With U.S. retail sales projected to reach the highest point ever this holiday season, retailers across the country are looking for different ways they can capture their share of the growth. While there are endless marketing tactics to choose from, most retailers still struggle to answer one key question: “Should I focus my holiday strategy on attracting new customers or existing customers?”
According to industry estimates total U.S. retail sales will climb 3.8% to $1.008 trillion, making it the first-ever trillion-dollar holiday season, while U.S. retail ecommerce spending will rise 13.2% to $135.35 billion.
To help answer the question we examined 2018 holiday and post-holiday visitation trends for 13 national retail brands across big box stores, department stores, off-price retailers and luxury retailers, and compared shopping trips between existing customers and new holiday shoppers.
Existing customers were outnumbered by new holiday shoppers but shop more often!
In terms of volume, new shoppers outnumbered existing customers across all 13 brands during the 2018 holiday season – from 20% higher up to 12 times more. However, when it comes to frequency of visits, existing customers visited upwards to 2.5X (FIG. 1) than new holiday shoppers during the same period.
What happens when the mistletoe comes down and the tree lights are put away?
On average, retailers experienced a whopping 29% drop in foot traffic after the holidays. In comparison, 44% of the existing customers visited again post holidays, comparing that to a mere 20% of the new holiday shoppers. When it comes to post-holiday visit frequency, existing customers also shopped almost twice as often than that of new holiday shoppers.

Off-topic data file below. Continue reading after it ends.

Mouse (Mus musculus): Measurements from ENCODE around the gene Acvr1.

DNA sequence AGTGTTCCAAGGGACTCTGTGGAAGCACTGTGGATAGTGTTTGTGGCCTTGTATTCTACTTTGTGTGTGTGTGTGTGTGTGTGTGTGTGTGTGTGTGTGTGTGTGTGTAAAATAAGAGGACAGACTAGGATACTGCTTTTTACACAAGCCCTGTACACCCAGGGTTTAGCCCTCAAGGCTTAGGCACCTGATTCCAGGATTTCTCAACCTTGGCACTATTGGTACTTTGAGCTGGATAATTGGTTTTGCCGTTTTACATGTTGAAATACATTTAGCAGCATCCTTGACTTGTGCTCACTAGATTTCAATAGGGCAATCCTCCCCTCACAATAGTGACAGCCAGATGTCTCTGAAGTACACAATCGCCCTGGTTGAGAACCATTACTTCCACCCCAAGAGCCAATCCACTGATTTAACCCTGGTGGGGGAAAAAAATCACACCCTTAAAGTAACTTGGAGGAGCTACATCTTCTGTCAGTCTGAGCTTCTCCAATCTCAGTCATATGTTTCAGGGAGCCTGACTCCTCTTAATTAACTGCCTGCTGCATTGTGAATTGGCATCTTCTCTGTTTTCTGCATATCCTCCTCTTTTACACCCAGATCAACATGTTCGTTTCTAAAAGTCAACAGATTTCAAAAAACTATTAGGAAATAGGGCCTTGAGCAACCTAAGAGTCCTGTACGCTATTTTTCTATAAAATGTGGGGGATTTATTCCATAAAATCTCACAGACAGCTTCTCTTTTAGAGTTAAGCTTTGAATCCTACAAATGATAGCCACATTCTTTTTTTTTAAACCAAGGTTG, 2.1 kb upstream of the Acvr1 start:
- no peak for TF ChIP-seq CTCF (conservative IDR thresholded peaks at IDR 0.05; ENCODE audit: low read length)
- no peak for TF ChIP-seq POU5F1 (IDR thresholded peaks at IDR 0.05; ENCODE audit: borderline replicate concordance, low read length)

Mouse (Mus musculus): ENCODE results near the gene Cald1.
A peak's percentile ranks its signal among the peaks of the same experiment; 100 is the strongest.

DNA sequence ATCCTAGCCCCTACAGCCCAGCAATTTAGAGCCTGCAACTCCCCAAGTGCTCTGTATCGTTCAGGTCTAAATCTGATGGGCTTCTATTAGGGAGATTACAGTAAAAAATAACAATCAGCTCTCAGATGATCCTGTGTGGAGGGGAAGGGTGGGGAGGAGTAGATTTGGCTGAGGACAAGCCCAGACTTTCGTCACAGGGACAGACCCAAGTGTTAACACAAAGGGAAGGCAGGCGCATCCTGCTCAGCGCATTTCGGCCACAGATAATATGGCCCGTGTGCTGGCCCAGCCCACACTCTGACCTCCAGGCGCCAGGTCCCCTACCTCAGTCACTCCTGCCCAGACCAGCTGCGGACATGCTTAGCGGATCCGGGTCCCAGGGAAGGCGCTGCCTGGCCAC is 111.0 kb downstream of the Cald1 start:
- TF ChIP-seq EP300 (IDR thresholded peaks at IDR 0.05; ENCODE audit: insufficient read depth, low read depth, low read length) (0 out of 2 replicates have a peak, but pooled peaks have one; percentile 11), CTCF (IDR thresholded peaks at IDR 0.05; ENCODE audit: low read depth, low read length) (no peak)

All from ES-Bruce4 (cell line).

With the pace of competition only accelerating, retailers who don’t convert new holiday shoppers into loyal customers or under serve their current customers, will lose them to more progressive rivals this holiday season. While maintaining growth in the era of digitization has its challenges, at the end of the day it’s still about acquiring customers and retaining existing customers to drive more visits and sales.
Taking this into account, smart retailers shouldn’t be paying for impressions this holiday season if they don’t translate into actual shopper visits. Instead, retailers should be rethinking their marketing strategy to match the KPI that matters most — visits. Retailers can do this by: